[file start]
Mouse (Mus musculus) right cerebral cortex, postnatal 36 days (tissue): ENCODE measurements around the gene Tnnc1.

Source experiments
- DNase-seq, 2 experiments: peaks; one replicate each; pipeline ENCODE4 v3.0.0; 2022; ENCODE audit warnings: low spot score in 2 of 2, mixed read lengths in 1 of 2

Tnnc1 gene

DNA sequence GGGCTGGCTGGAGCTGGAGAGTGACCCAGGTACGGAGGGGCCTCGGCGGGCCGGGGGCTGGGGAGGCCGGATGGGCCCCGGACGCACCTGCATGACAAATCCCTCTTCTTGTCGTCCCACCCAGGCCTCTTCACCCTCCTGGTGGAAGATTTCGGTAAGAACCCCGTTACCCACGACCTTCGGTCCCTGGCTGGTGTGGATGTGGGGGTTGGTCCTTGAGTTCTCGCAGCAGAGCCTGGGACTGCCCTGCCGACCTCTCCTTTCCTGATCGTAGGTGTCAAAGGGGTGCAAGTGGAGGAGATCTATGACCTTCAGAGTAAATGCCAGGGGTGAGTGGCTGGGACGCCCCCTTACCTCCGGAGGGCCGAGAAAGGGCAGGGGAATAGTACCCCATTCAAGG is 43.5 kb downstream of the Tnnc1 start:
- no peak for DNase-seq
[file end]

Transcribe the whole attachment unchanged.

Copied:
Mouse (Mus musculus) right cerebral cortex, postnatal 36 days (tissue): ENCODE measurements around the gene Tnnc1.

Source experiments
- DNase-seq, 2 experiments: peaks; one replicate each; pipeline ENCODE4 v3.0.0; 2022; ENCODE audit warnings: low spot score in 2 of 2, mixed read lengths in 1 of 2

Tnnc1 gene

DNA sequence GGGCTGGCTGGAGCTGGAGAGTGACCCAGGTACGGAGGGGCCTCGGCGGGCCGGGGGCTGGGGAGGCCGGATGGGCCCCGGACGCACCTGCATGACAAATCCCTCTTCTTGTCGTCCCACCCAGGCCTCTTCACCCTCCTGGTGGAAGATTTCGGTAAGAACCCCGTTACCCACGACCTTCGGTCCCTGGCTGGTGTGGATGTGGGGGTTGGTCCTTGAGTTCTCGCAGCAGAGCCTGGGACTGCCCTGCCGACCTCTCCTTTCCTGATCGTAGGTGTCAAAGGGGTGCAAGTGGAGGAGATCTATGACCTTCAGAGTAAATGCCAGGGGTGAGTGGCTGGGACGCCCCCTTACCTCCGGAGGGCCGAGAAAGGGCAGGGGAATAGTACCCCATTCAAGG is 43.5 kb downstream of the Tnnc1 start:
- no peak for DNase-seq